Monday, 18 November 2019

Toxic Mushrooms Kill Every Year in France


A wild foraged Bay-brown Bolete prepared and ready to cook.
A wild foraged Bay-brown Bolete Xerocomus badius prepared and ready to cook.  Indre et Loire, France. Photographed by Susan Walter. Tour the Loire Valley with a classic car and a private guide.

Every year a quite remarkable number of people manage to ingest toxic mushrooms in France. Over a thousand people every year are treated for mushroom poisoning, and 30 to 40 people will die.

There is always a sharp spike in incidents at the beginning of the mushrooming season in October. I find these figures astonishing.

In a country where mushroom picking is a popular pastime and where there are innumerable really knowledgeable people out there to learn from, just how do people manage to misidentify mushrooms so frequently? What is really difficult to believe is that these people are eating mushrooms they have themselves picked, and they cannot apparently tell a gilled mushroom from a mushroom with pores and tubes.

I am just astounded by how unobservant these people must be.

Death Cap Amanita phalloides (Fr. Amanite phalloïde) -- extremely toxic.
Note the sickly yellowy beigey greeny cap and the volva (a sort of sack at the base of the stem). 
Death Cap Amanita phalloides.  Indre et Loire, France. Photographed by Susan Walter. Tour the Loire Valley with a classic car and a private guide.

More often than not people are eating the lethal Death Cap, thinking they are eating nice safe, delicious Ceps!! The most recent episode was in Deux Sevres, where a woman died and her husband and sister in law were hospitalised, seriously ill. In the same fortnight, at the end of October, there were nearly 500 other cases of mushroom poisoning in France, as the weather changed and the mushrooms appeared.

Dark Cep Boletus aereus (the approved vernacular name in French is the Cèpe bronzé, but in rural areas it is still usually referred to as the Tête de nègre).
Dark Cep Boletus aereus.  Indre et Loire, France. Photographed by Susan Walter. Tour the Loire Valley with a classic car and a private guide.

Mushrooms in the Boletaceae (Ceps and boletes) family are easy to recognise (I would have thought!!) because they do not have gills, but a sort of sponge made up of pores called hymenophores under their caps. Ceps (Fr. cèpes) and boletes, also often known in English by their Italian name porcini, are the most widely sought after wild foraged mushrooms.

They have the advantage of being easy to recognise and having few species that will poison you. There are only a couple of poisonous species possible in this area. None are deadly, and foragers will be put off them by their appearance or taste long before ingesting enough to cause digestive upset.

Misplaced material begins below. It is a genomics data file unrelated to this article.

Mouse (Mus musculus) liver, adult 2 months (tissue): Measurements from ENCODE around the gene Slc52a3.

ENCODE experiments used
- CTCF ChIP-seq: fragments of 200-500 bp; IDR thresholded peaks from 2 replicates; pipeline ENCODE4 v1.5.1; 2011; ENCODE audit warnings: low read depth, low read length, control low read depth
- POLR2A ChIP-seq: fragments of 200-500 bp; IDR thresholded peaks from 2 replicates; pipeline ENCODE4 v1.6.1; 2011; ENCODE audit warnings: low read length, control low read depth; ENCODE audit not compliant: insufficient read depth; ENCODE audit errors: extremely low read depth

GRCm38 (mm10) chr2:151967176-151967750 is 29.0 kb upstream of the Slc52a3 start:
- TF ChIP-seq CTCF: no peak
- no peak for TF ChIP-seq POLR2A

Many boletes stain very unappetising colours such as blue or black when broken, and some taste very bitter. Breaking a small piece off the cap and watching for staining, plus tasting the piece then spitting is an essential part of checking the identity of these mushrooms.

Staining or bitterness is not an indication that the mushroom is poisonous per se -- numerous boletes that stain or taste nasty are non-toxic -- but it does mean that you are unlikely to make the mistake of eating the poisonous ones because they will be amongst those that you reject as they don't look or taste nice. Boletes with red pores and flesh that stains blue should always be avoided.

Left, Bay-brown Bolete Xerocomus badius (Fr. Bolet bai) and 
right, Edible Cep Boletus edulis (Fr. Cèpe de Bordeaux).
Left, Bay-brown Bolete Xerocomus badius; right, Edible Cep Boletus edulis.  Indre et Loire, France. Photographed by Susan Walter. Tour the Loire Valley with a classic car and a private guide.

Death Caps are responsible for 90% of deaths related to mushroom consumption in Europe. They contain a toxin which damages kidneys and livers, which is not destroyed by cooking, drying or freezing.

The initial symptoms are digestive discomfort, with diarrhea, nausea, vomiting and abdominal pains within 5 -12 hours of consumption and lasting for a couple of days. This can lead to dehydration, hypertension, tachycardia and hypoglycemia.

Then typically the symptoms fade for several days, only to return once it is too late and irreparable damage has been done to the kidneys and liver. Delerium, fits, coma and death after 6 - 16 days result if treatment is not sought.

Early treatment usually involves activated carbon or stomach pumping plus rehydration, later treatment a liver transplant, and is not guaranteed to succeed (10 - 15% of patients still die, especially children). There is no recognised antidote to the toxin.  

The lethal dose can be as little as half a cap. Many mycologists will advise never eating any Amanita spp, but especially the white gilled ones, as a precaution. Others will go so far as to say do not even touch Death Caps and do not eat any mushroom which has any possibility of being contaminated by proximity to a Death Cap (eg in the same picking basket).

Curiously, some mammals, such as rabbits and squirrels, appear to be able to eat Death Caps and suffer no ill effects. Slugs can also eat them, but this is less surprising as their digestive systems are very different to ours.